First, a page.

author.  Intent, and damage to the commercial value of the
	work are important considerations.  Are you reproducing an
	article from the New York Times because you needed to in order
	to criticise the quality of the New York Times, or because you
	couldn't find time to write your own story, or didn't want your
	readers to have to pay to log onto the online services with the
	story or buy a copy of the paper?  The former is probably fair
	use, the latter probably aren't.

	Fair use is almost always a short excerpt and almost always
	attributed.  (One should not use more of the work than is
	necessary to make the commentary.) It should not harm the
	commercial value of the work (which is another reason why
	reproduction of the entire work is generally forbidden.)

	Note that most inclusion of text in Usenet followups is for
	commentary and reply, and it doesn't damage the commercial
	value of the original posting (if it has any) and as such it
	is fair use.  Fair use isn't an exact doctrine, either.  The
	court decides if the right to comment overrides the copyright
	on an indidvidual basis in each case.  There have been cases
	that go beyond the bounds of what I say above, but in general
	they don't apply to the typical net misclaim of fair use.
	It's a risky defence to attempt.

	5) "If you don't defend your copyright you lose it."

	False.  Copyright is effectively never lost these days, unless
	explicitly given away.  You may be thinking of trade marks, which
	can be weakened or lost if not defended.

	6) "Somebody has that name copyrighted!"

	You can't "copyright a name," or anything short like that.
	Titles usually don't qualify -- but I doubt you may write a
	song entitled "Everybody's got something to hide except for
	me and my monkey." (J.Lennon/P.McCartney)

	You can't copyright words, but you can trademark them,
	generally by using them to refer to your brand of a
	generic type of product or service.  Like an "Apple"
	computer.  Apple Computer "owns" that word applied to
	computers, even though it is also an ordinary word.  Apple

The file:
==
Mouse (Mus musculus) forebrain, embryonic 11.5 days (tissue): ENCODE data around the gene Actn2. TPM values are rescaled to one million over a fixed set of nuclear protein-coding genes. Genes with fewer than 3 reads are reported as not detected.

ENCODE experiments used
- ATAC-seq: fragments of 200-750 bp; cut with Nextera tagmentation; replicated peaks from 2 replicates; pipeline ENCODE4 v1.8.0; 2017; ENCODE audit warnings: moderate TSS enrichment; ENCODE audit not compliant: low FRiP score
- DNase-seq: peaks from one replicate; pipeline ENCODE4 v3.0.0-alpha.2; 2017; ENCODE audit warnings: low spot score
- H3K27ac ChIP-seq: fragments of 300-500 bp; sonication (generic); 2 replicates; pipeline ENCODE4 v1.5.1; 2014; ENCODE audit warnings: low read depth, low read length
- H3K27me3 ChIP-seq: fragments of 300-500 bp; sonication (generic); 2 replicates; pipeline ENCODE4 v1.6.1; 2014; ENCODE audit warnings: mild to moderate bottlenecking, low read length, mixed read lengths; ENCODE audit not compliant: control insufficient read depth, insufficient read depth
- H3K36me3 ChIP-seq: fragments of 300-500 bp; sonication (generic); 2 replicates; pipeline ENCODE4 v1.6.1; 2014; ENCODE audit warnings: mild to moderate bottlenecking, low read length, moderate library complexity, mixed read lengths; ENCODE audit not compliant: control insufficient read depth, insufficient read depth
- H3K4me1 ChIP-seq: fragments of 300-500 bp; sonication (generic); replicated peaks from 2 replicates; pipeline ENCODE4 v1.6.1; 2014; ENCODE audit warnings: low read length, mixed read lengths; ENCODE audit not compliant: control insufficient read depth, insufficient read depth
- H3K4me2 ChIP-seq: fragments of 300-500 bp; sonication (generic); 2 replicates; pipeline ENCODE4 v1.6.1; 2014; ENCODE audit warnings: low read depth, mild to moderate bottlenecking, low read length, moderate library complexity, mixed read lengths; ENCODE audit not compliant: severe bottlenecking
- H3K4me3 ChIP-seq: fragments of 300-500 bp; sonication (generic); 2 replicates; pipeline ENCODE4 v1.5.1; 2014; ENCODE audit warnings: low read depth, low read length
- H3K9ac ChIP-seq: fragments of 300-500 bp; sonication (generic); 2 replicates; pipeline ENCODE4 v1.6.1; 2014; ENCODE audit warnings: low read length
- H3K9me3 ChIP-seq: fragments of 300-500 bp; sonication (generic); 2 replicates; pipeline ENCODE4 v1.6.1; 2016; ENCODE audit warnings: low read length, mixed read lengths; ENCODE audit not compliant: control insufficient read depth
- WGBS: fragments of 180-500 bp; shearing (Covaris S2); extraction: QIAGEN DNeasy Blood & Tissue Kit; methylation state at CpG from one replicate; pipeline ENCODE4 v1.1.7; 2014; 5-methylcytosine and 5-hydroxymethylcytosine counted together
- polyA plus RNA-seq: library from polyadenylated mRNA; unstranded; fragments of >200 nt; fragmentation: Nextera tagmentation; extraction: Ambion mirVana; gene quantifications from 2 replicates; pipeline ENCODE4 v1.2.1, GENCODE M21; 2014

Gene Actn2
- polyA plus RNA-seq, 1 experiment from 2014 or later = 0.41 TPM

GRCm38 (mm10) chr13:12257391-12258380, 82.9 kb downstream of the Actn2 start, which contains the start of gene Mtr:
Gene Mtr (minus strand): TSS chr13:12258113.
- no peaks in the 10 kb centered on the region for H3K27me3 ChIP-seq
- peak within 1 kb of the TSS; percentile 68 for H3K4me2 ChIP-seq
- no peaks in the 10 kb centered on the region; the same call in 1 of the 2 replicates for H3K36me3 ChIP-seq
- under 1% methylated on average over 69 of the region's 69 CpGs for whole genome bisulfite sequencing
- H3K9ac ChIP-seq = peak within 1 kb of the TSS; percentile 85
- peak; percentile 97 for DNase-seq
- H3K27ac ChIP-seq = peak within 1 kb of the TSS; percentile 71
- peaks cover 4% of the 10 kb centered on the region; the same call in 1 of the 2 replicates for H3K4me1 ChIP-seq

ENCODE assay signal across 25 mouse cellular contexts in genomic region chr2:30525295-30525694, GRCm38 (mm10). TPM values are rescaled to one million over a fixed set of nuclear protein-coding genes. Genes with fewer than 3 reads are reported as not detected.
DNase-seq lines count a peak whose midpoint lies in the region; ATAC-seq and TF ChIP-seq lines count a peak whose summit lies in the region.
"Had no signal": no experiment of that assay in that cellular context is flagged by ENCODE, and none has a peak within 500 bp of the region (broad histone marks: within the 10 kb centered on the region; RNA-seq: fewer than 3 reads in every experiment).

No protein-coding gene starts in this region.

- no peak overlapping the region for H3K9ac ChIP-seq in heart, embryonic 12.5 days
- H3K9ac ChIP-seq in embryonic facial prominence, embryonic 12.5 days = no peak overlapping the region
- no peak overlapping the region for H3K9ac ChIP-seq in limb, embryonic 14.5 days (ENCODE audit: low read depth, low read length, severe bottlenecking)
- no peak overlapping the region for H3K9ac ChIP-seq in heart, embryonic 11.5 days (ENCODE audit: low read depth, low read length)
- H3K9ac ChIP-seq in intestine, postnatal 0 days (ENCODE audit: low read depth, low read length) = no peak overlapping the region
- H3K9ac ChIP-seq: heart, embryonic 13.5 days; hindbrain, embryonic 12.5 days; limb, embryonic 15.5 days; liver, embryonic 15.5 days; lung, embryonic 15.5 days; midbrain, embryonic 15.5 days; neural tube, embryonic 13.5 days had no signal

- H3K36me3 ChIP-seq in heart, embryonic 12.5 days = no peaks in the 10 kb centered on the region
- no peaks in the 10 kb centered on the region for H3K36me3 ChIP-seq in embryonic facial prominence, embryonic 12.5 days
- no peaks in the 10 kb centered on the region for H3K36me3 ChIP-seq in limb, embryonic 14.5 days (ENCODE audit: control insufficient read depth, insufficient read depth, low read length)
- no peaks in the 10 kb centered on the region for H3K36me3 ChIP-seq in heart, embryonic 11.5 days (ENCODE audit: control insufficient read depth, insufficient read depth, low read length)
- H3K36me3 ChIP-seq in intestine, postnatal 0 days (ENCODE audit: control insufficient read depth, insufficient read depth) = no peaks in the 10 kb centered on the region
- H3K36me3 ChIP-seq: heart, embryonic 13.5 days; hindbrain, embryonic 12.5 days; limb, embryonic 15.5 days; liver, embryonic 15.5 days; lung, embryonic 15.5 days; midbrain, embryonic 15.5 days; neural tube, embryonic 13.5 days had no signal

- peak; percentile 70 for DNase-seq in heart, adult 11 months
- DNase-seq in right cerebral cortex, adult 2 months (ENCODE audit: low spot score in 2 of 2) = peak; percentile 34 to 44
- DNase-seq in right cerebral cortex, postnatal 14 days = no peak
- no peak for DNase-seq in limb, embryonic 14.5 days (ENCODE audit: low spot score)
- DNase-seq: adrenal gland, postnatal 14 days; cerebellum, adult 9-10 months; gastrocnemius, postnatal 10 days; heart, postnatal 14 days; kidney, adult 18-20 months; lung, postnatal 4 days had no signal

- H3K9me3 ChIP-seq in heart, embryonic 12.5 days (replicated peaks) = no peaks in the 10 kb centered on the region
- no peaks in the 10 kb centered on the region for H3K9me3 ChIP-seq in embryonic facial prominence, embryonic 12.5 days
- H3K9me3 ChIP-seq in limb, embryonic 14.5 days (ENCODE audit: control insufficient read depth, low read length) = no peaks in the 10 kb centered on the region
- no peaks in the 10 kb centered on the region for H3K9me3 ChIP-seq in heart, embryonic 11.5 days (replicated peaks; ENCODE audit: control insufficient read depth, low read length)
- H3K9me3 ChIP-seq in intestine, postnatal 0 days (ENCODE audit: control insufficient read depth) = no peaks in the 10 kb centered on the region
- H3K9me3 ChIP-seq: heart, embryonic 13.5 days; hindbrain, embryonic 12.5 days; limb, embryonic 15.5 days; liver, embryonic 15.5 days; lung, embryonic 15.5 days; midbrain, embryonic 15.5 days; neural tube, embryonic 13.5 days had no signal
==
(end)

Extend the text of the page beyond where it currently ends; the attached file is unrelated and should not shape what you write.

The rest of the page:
Records owns it when applied to music.  Neither owns the
	word on its own, only in context, and owning a mark doesn't
	mean complete control -- see a more detailed treatise on
	this law for details.

	You can't use somebody else's trademark in a way that would
	unfairly hurt the value of the mark, or in a way that might
	make people confuse you with the real owner of the mark, or
	which might allow you to profit from the mark's good name.
	For example, if I were giving advice on music videos, I
	would be very wary of trying to label my works with a name
	like "mtv."  :-)

	7) "They can't get me, defendants in court have powerful rights!"

	Copyright law is mostly civil law.  If you violate copyright
	you would usually get sued, not charged with a crime.
	"Innocent until proven guilty" is a principle of criminal
	law, as is "proof beyond a reasonable doubt."  Sorry, but in
	copyright suits, these don't apply the same way or at all.
	It's mostly which side and set of evidence the judge or
	jury accepts or believes more, though the rules vary based
	on the type of infringement.  In civil cases you can even
	be made to testify against your own interests.

	8) "Oh, so copyright violation isn't a crime or anything?"

	Actually, recently in the USA commercial copyright
	violation involving more than 10 copies and value over
	$2500 was made a felony.  So watch out.  (At least you get
	the protections of criminal law.)  On the other hand, don't
	think you're going to get people thrown in jail for posting
	your E-mail.  The courts have much better things to do than
	that.  This is a fairly new, untested statute.

	9) "It doesn't hurt anybody -- in fact it's free advertising."

	It's up to the owner to decide if they want the free ads or
	not.  If they want them, they will be sure to contact you.
	Don't rationalize whether it hurts the owner or not, *ask*
	them.  Usually that's not too hard to do.  Time past,
	ClariNet published the very funny Dave Barry column to a
	large and appreciative Usenet audience for a fee, but some
	person didn't ask, and forwarded it to a mailing list, got